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<< I have several traditional IRAs.- Some were created with "before-tax"
money (helped reduce my taxable income).- Some were created with
"after-tax" money (did not reduce my taxable income)- Some were created
when I rolled over 401k/profit sharing money from former employer's
retirement plans.Up until now I have kept these accounts separate, but I
am thinking of rolling these accounts into one, self-directed Roth IRA
account. >>

<< - My question is; What kind of tax ramifications occur by merging these
into one Roth account? I suspect that since I am taxed on each
traditional IRA account as I roll it over into a new Roth account, it
should not matter if I roll the money over into one account or into
several accounts. >>

Based upon my experience I suggest you will have great difficulty determining the cost basis after twenty years if you mix taxable and non-taxable. It sounds simple to calculate now. But in time you will not have your current spreadsheet or computer and will probably not be using the operating system of choice today. Things change. Records get moved. The wife throws a piece away or miss-files it. If you cannot easily find your tax return copies ten to fifteen years old then you will have a problem. Most do not even keep tax returns six years back. If you keep the taxable and the non-taxable separate you only have one rule to remember.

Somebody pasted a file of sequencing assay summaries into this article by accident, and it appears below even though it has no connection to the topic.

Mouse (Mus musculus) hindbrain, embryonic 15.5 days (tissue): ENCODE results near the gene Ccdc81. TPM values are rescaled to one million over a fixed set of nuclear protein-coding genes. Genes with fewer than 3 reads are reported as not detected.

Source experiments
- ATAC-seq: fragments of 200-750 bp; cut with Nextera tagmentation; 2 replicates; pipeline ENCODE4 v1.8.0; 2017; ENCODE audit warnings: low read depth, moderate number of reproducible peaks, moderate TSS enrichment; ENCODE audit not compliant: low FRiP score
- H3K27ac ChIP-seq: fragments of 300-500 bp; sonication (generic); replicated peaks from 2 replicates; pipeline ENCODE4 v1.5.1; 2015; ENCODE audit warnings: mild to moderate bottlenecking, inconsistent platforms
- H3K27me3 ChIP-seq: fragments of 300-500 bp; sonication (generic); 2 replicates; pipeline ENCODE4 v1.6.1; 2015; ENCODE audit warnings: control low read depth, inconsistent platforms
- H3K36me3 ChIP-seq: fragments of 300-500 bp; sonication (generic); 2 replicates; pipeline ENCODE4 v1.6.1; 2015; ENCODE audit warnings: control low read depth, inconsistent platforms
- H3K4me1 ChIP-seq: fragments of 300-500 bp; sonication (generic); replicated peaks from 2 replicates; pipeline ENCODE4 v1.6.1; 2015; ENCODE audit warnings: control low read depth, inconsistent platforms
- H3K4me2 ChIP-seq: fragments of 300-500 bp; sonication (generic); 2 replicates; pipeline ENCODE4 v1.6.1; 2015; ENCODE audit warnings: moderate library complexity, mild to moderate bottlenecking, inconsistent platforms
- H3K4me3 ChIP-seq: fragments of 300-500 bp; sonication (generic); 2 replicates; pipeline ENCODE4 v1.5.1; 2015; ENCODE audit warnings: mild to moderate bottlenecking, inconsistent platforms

With excellent records and every months brokerage reports 13 years back it took 3 1/2 hours to determine the cost basis on a single stock. Many splits in the last 13 years.

Bill Stanley
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